Minority groups filed the complaint several days after the Supreme Court rulings overturning affirmative action in higher education
Three black and Latino groups filed a complaint with the Department of Education against Harvard University on Monday alleging the institution’s preferential treatment for legacy and donor applicants violates civil rights law.
Lawyers representing the Chica Project, African Community Economic Development of New England and the Greater Boston Latino Network brought the civil rights complaint against Harvard, claiming the school’s practice of favoring candidates with ties to alumni and large donors “disproportionately advantage[s] white applicants.”
According to the complaint, filed under Title VI of the Civil Rights Act of 1964, such practices also “systematically disadvantage students of color, including Black, Latinx, and Asian Americans.”
Title VI states that “no person in the United States shall, on the ground of race, color, or national origin, be excluded from participation in, be denied the benefits of, or be subjected to discrimination under any program or activity receiving Federal financial assistance.”
The minority group’s filing followed the Supreme Court’s decision last Thursday overturning the use of affirmative action in higher education through two landmark decisions, ruling in favor of the plaintiffs in cases that targeted admissions policies at Harvard and at the University of North Carolina.
The minority plaintiffs in Monday’s complaint cited Students for Fair Admissions, Inc. v. President and Fellows of Harvard College, one of the landmark cases that overturned affirmative action last week.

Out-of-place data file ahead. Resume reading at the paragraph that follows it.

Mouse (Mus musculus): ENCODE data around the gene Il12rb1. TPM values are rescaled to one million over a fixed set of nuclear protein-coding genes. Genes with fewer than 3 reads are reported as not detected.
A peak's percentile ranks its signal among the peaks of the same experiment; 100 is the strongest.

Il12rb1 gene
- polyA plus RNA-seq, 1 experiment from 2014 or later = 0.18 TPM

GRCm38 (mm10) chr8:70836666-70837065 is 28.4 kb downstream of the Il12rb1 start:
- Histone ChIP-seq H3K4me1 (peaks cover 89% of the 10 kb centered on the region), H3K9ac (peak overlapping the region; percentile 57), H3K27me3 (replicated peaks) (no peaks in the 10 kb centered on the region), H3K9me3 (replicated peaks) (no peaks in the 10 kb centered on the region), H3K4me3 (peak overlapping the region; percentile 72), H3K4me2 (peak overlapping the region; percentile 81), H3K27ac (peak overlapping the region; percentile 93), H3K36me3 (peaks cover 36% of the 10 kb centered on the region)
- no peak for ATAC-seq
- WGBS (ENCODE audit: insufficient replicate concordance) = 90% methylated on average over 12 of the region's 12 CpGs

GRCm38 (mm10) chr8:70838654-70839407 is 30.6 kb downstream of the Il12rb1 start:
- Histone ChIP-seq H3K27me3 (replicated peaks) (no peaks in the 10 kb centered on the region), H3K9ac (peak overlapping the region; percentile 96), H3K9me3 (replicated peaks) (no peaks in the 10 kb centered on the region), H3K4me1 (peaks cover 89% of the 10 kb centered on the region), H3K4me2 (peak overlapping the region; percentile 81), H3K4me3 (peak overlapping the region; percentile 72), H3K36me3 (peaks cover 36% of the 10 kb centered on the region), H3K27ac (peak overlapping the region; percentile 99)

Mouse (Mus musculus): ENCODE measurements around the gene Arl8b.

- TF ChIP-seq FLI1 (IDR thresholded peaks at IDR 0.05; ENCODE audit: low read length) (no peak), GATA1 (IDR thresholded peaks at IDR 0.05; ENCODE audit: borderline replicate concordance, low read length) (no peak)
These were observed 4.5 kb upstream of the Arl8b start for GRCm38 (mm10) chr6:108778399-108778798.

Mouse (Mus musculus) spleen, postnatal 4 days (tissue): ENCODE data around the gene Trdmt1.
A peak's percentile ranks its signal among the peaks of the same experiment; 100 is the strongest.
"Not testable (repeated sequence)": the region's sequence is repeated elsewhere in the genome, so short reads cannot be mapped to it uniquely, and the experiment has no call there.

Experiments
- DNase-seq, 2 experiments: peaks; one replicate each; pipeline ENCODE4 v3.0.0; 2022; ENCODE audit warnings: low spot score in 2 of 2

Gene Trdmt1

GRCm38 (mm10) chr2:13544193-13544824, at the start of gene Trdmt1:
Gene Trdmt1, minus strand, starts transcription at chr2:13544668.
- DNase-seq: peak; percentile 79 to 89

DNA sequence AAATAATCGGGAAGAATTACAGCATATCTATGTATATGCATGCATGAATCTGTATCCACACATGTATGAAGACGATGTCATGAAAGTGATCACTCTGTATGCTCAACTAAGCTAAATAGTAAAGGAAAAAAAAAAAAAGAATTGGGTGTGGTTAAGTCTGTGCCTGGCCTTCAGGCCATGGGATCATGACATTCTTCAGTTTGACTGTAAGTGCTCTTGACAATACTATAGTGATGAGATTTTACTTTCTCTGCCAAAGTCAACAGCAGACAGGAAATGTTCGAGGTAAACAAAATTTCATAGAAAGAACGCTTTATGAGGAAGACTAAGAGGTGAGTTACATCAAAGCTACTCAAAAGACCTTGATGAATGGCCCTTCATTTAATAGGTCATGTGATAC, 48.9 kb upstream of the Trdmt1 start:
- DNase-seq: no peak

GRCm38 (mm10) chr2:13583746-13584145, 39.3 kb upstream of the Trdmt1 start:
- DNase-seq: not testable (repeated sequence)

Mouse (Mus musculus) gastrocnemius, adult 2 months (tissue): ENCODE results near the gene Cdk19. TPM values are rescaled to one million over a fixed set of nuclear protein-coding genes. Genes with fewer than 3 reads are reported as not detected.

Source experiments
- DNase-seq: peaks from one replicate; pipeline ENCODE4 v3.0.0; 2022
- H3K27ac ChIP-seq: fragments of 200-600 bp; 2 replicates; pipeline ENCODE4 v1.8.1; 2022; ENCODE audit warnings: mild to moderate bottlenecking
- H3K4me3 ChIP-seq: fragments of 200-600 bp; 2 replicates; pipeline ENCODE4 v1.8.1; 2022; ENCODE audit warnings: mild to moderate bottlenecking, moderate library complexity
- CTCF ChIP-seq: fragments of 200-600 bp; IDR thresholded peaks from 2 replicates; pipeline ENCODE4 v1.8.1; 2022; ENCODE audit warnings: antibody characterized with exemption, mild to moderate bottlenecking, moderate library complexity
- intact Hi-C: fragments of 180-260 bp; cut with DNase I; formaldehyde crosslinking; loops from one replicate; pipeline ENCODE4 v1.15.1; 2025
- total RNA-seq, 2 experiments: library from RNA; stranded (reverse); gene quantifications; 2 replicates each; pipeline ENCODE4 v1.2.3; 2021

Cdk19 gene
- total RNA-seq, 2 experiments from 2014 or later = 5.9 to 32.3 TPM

According to the federal complaint, “because Harvard receives substantial federal funds, it is bound by Title VI of the Civil Rights Act of 1964…which forbid practices that have an unjustified disparate impact on the basis of race.”
Because Harvard only admits a certain number of students each year, a spot given
to a legacy or donor-related applicant is a spot that becomes unavailable to an applicant who meets the admissions criteria based purely on his or her own merit; ‘[c]ollege admissions are zero sum,’ as the Supreme Court recently emphasized.
In other words, Harvard admits predominantly white students using Donor and Legacy Preferences, and, as a direct result, excludes non-white applicants.
Even more, the complaint requests that the U.S. Department of Education examine Harvard’s admissions policies, state that legacy-preferential admissions violate Title VI, and announce that Harvard must cease the consideration of legacy and donor admissions to continue receiving federal funds.
“Harvard University will not comment on the complaint,” Nicole Rura, a spokesperson for Harvard, told The College Fix via email.
“Last week…the University reaffirmed its commitment to the fundamental principle that deep and transformative teaching, learning, and research depend upon a community comprising people of many backgrounds, perspectives, and lived experiences,” Rura continued.
Harvard wrote in an open letter to its community last week that it “will certainly comply with the Court’s decision” regarding affirmative action.
The June 29 memo from President Lawrence Bacow and more than a dozen deans and provosts also cited a line in the affirmative action ruling that stated colleges and universities may consider in admissions decisions “an applicant’s discussion of how race affected his or her life, be it through discrimination, inspiration, or otherwise.”
“In the weeks and months ahead, drawing on the talent and expertise of our Harvard community, we will determine how to preserve, consistent with the Court’s new precedent, our essential values,” the university continued.
The College Fix requested comment from the attorneys representing the Chica Project, African Community Economic Development of New England and the Greater Boston Latino Network. No response has been received.
Editor’s note: The article has been amended to clarify the groups filed a complaint.